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Google uses machine learning to fix your bad sleeping habits with new Nest Hub

The new Nest Hub wants to help you in the bedroom, through its new Sleep Sensing tech.

Google's Nest Hub uses machine learning to help improve sleeping habits

Google has introduced its latest Nest Hub, with a focus on making it the "ultimate bedside assistant and alarm clock".

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Speaking with media about the "second-generation" Nest Hub, Nest product manager Ashton Udall said it came as a surprise to Google that people were mostly using the Nest Hub in their bedroom, so the company decided to double down and focus on adding new bedroom-specific features.

"When we talked to people, what they really wanted more help with in their bedrooms, by far and away, the resounding response was 'help me get better sleep'," he said.

"Quality of sleep has become the number one concern when it comes to health and wellness in the home … one in three adults are sleep deprived, one in seven have a sleep breathing disorder … and one in two adults, myself included, have trouble falling asleep."

He said Google has witnessed many people turning to sleep and fitness trackers but sleep tech in general is still not working for a really large group of people.

The biggest complaints people have, Udall said, are remembering to use and charge the devices, as well as stick to a routine with them; the discomfort in wearing a device, making wearables a "non-starter"; and also that it's often hard to make meaning out of the data collected by the tracker devices.

"Most importantly, they don't know what to do to actually improve those numbers for better sleep," Udall said. "We had to make sleep tracking effortless for people … so they can do what they normally do and get the benefits that actually help them improve their sleep."

The result is Sleep Sensing, which Google touts as "an opt-in feature to help you understand and improve your sleep".


Image: Google Nest

"Sleep Sensing is completely optional with privacy safeguards in place so you're in control," Udall said.

The feature leverages Soli, a sensing technology embedded into the device.

"It turns out this low wave, low energy radar technology is the perfect technology for an application like Sleep Sensing," Udall said of Soli.

"Reason is, it's capable of measuring human movement at a macro level. It can measure things like total body movement and the movement of your limbs as well as things down to a very tiny level of precision, like the tiny sub-centimetre movements of your chest when you're breathing.

"It creates a sleeping bubble where it will focus in on your sleep, but ignore motion and movement from other things … for example, co-sleepers.  

"It can give us this really rich resolution of what's going on with your sleeping patterns throughout a night."

Udall said Google made this feature work through "science and machine learning". Google partnered with the American Academy of Sleep Medicine for the new tech and it was trained using more than 100,000 nights of sleep from over 1,500 people.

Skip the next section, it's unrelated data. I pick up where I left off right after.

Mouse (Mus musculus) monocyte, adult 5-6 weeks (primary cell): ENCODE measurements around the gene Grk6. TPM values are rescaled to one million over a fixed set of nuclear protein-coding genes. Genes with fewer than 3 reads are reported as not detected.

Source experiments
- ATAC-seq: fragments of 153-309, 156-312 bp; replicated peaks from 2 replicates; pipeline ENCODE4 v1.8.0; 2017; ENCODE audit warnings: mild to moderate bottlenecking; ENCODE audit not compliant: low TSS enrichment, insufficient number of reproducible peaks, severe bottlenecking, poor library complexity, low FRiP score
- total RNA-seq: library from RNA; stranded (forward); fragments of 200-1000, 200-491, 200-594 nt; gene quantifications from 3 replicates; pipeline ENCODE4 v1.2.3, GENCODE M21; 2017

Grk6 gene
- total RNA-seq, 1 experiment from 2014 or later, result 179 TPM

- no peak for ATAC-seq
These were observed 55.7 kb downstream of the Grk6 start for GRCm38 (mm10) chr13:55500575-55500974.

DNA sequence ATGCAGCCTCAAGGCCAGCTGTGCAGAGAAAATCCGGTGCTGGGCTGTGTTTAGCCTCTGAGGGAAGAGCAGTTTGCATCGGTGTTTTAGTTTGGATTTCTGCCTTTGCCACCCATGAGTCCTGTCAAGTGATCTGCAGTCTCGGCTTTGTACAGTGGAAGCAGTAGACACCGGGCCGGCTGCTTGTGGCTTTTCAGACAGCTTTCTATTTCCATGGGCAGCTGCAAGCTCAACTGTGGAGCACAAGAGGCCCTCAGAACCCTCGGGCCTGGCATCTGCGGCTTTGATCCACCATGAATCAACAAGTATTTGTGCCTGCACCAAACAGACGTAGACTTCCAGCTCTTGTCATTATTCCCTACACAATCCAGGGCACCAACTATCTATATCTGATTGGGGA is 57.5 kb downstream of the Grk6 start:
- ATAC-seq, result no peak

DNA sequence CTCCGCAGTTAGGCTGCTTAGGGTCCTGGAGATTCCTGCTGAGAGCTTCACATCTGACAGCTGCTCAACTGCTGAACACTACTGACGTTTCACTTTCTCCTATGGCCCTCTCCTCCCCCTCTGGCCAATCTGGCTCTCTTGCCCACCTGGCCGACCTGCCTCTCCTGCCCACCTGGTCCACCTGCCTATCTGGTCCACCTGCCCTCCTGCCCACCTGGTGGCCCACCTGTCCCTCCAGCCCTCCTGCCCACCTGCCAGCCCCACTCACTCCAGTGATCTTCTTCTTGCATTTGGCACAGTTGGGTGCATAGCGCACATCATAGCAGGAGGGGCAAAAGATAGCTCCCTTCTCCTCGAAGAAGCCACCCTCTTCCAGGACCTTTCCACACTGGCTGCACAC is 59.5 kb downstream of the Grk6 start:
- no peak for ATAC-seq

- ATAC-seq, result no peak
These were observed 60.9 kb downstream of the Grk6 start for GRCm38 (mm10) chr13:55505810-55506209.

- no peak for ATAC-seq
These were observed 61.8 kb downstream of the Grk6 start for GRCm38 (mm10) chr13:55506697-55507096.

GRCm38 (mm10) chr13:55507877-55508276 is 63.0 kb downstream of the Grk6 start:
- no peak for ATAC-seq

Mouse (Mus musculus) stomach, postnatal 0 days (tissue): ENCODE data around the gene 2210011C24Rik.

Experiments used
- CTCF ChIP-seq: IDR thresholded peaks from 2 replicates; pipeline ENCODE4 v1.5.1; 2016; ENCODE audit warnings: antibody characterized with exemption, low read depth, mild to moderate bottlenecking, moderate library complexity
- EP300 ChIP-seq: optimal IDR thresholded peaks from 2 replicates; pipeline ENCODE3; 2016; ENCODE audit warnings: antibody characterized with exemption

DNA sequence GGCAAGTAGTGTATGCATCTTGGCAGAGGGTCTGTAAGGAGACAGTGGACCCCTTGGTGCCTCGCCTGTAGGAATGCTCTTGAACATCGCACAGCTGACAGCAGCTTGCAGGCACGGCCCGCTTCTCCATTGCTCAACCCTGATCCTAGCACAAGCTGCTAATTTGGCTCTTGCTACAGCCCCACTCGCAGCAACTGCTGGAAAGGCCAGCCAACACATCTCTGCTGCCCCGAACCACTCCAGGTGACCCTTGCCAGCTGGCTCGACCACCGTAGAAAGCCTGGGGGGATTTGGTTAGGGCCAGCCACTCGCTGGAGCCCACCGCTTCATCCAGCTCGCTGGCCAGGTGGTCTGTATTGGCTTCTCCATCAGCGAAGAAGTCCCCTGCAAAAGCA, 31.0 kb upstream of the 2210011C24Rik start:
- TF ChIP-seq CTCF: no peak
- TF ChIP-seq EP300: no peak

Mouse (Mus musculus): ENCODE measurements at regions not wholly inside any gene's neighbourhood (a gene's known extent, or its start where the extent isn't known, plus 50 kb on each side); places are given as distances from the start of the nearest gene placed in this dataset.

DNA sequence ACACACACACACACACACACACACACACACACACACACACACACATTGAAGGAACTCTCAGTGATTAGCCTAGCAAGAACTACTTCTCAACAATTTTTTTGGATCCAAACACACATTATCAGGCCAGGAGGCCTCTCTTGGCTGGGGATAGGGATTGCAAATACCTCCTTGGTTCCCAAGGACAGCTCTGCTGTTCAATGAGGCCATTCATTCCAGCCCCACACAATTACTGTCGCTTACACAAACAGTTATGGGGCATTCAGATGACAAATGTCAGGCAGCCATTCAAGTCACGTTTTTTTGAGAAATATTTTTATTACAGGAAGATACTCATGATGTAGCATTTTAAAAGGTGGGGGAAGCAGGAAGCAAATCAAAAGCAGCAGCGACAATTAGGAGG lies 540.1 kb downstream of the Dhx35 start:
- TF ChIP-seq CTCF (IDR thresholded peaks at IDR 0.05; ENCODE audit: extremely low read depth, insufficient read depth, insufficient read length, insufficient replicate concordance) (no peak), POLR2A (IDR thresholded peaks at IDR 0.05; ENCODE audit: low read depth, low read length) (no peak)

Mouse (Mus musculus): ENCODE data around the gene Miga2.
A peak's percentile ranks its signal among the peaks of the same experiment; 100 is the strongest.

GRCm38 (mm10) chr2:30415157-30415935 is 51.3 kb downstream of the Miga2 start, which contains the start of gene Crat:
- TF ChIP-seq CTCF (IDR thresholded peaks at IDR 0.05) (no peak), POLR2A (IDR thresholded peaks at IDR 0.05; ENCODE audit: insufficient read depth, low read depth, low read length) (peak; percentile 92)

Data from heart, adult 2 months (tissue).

Google said that despite zero contact with the body, it validated its results against a polysomnography study and found no statistical difference to the experts.

Motion Sense only detects motion, Udall said, not specific bodies or faces, and occurrences such as coughing and snoring audio data is only processed on the device, not sent to Google servers. It also boasts a number of controls that can be disabled and a visual indicator on the display that shows when it's activated.  

"You can review or delete your sleep data at any time, and consistent with our privacy commitments; it isn't used for personalised ads," Udall explained.

It integrates with the Google Fit app and its partnership ecosystem. Udall said the company is actively exploring ways to bring its Fitbit in to make it "an even better experience overall".

The specs

The new device's speaker is based on the same audio technology as Nest Audio and has 50% more bass than its predecessor.

With Quick Gestures, users can also pause or play content by tapping the air in front of the display. This works for snoozing an alarm, too.

The hub can display, and allow users to control, all connected devices, and with thread radio, Nest Hub will work with the new connectivity standard being created by the Project Connected Home over IP (CHIP) working group.

"The thread radio inclusion that will allow this device in the future to become a CHIP hub," Nest product manager Kayiita Johnson explained.

"This is a multi-year effort across multiple large companies to really increase interoperability and compatibility between different ecosystems in smart home devices so that using and building your smart homes will become even easier down the line."

It also boasts a third microphone to make it more responsive.

The device will be available in four colours -- chalk, charcoal, sand, and mist -- and features an edgeless glass display, with Johnson touting the device's plastic mechanical parts contains 54% recycled post-consumer plastic.

The Australian version is only available in chalk or charcoal, however, and for customers in the US, they will get a dedicated on-device machine learning chip with 1.2 TeraOPS of processing power.

Sleep Sensing is available as a free preview until next year.

The new Nest Hub is available for pre-order for AU$149 in Australia at the Google Store and other retailers from Thursday; $99.99 in the United States; and £89.99 in the United Kingdom.


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